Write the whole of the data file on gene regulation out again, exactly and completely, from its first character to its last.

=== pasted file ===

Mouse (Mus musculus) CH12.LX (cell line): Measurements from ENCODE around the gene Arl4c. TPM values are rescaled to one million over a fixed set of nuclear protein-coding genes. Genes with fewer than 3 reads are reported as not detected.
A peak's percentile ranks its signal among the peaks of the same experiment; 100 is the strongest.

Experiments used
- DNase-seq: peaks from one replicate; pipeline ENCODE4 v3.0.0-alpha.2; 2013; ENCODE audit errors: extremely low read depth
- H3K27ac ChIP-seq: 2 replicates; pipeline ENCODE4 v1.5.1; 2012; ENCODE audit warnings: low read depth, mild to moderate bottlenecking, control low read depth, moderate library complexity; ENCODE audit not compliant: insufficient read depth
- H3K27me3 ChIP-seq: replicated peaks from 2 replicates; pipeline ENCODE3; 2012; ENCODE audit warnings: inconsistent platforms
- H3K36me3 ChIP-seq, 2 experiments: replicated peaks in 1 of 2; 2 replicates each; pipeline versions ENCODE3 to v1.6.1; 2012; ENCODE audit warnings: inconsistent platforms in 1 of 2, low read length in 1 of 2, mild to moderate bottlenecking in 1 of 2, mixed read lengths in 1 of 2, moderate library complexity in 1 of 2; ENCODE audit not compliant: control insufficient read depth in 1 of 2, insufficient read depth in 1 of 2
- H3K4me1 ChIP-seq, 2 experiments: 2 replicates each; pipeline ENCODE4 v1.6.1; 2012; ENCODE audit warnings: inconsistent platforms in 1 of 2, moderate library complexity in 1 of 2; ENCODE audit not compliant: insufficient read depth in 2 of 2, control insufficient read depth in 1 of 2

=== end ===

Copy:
Mouse (Mus musculus) CH12.LX (cell line): Measurements from ENCODE around the gene Arl4c. TPM values are rescaled to one million over a fixed set of nuclear protein-coding genes. Genes with fewer than 3 reads are reported as not detected.
A peak's percentile ranks its signal among the peaks of the same experiment; 100 is the strongest.

Experiments used
- DNase-seq: peaks from one replicate; pipeline ENCODE4 v3.0.0-alpha.2; 2013; ENCODE audit errors: extremely low read depth
- H3K27ac ChIP-seq: 2 replicates; pipeline ENCODE4 v1.5.1; 2012; ENCODE audit warnings: low read depth, mild to moderate bottlenecking, control low read depth, moderate library complexity; ENCODE audit not compliant: insufficient read depth
- H3K27me3 ChIP-seq: replicated peaks from 2 replicates; pipeline ENCODE3; 2012; ENCODE audit warnings: inconsistent platforms
- H3K36me3 ChIP-seq, 2 experiments: replicated peaks in 1 of 2; 2 replicates each; pipeline versions ENCODE3 to v1.6.1; 2012; ENCODE audit warnings: inconsistent platforms in 1 of 2, low read length in 1 of 2, mild to moderate bottlenecking in 1 of 2, mixed read lengths in 1 of 2, moderate library complexity in 1 of 2; ENCODE audit not compliant: control insufficient read depth in 1 of 2, insufficient read depth in 1 of 2
- H3K4me1 ChIP-seq, 2 experiments: 2 replicates each; pipeline ENCODE4 v1.6.1; 2012; ENCODE audit warnings: inconsistent platforms in 1 of 2, moderate library complexity in 1 of 2; ENCODE audit not compliant: insufficient read depth in 2 of 2, control insufficient read depth in 1 of 2